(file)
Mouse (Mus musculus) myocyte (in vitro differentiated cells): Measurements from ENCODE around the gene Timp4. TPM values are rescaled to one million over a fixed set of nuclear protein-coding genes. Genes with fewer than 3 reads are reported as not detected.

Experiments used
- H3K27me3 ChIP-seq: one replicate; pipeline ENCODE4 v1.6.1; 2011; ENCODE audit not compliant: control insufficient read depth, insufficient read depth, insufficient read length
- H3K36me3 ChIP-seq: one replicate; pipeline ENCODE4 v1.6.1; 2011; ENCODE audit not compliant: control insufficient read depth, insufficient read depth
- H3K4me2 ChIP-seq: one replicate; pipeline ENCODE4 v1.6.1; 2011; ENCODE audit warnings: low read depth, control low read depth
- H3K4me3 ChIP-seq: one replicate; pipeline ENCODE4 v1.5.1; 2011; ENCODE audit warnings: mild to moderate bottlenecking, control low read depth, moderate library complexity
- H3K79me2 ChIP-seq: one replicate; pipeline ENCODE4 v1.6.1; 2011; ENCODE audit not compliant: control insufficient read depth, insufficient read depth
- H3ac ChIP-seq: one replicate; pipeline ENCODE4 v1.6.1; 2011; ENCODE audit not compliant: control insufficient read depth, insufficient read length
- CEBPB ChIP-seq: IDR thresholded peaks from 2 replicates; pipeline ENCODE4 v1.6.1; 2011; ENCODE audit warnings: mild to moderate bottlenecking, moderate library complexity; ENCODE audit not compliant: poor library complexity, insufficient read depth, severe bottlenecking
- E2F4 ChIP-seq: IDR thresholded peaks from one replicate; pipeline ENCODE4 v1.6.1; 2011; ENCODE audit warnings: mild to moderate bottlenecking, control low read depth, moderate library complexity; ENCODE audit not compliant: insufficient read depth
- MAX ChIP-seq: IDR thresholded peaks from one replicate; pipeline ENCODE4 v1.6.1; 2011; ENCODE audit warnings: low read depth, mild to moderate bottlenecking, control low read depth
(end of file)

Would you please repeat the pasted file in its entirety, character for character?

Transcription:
Mouse (Mus musculus) myocyte (in vitro differentiated cells): Measurements from ENCODE around the gene Timp4. TPM values are rescaled to one million over a fixed set of nuclear protein-coding genes. Genes with fewer than 3 reads are reported as not detected.

Experiments used
- H3K27me3 ChIP-seq: one replicate; pipeline ENCODE4 v1.6.1; 2011; ENCODE audit not compliant: control insufficient read depth, insufficient read depth, insufficient read length
- H3K36me3 ChIP-seq: one replicate; pipeline ENCODE4 v1.6.1; 2011; ENCODE audit not compliant: control insufficient read depth, insufficient read depth
- H3K4me2 ChIP-seq: one replicate; pipeline ENCODE4 v1.6.1; 2011; ENCODE audit warnings: low read depth, control low read depth
- H3K4me3 ChIP-seq: one replicate; pipeline ENCODE4 v1.5.1; 2011; ENCODE audit warnings: mild to moderate bottlenecking, control low read depth, moderate library complexity
- H3K79me2 ChIP-seq: one replicate; pipeline ENCODE4 v1.6.1; 2011; ENCODE audit not compliant: control insufficient read depth, insufficient read depth
- H3ac ChIP-seq: one replicate; pipeline ENCODE4 v1.6.1; 2011; ENCODE audit not compliant: control insufficient read depth, insufficient read length
- CEBPB ChIP-seq: IDR thresholded peaks from 2 replicates; pipeline ENCODE4 v1.6.1; 2011; ENCODE audit warnings: mild to moderate bottlenecking, moderate library complexity; ENCODE audit not compliant: poor library complexity, insufficient read depth, severe bottlenecking
- E2F4 ChIP-seq: IDR thresholded peaks from one replicate; pipeline ENCODE4 v1.6.1; 2011; ENCODE audit warnings: mild to moderate bottlenecking, control low read depth, moderate library complexity; ENCODE audit not compliant: insufficient read depth
- MAX ChIP-seq: IDR thresholded peaks from one replicate; pipeline ENCODE4 v1.6.1; 2011; ENCODE audit warnings: low read depth, mild to moderate bottlenecking, control low read depth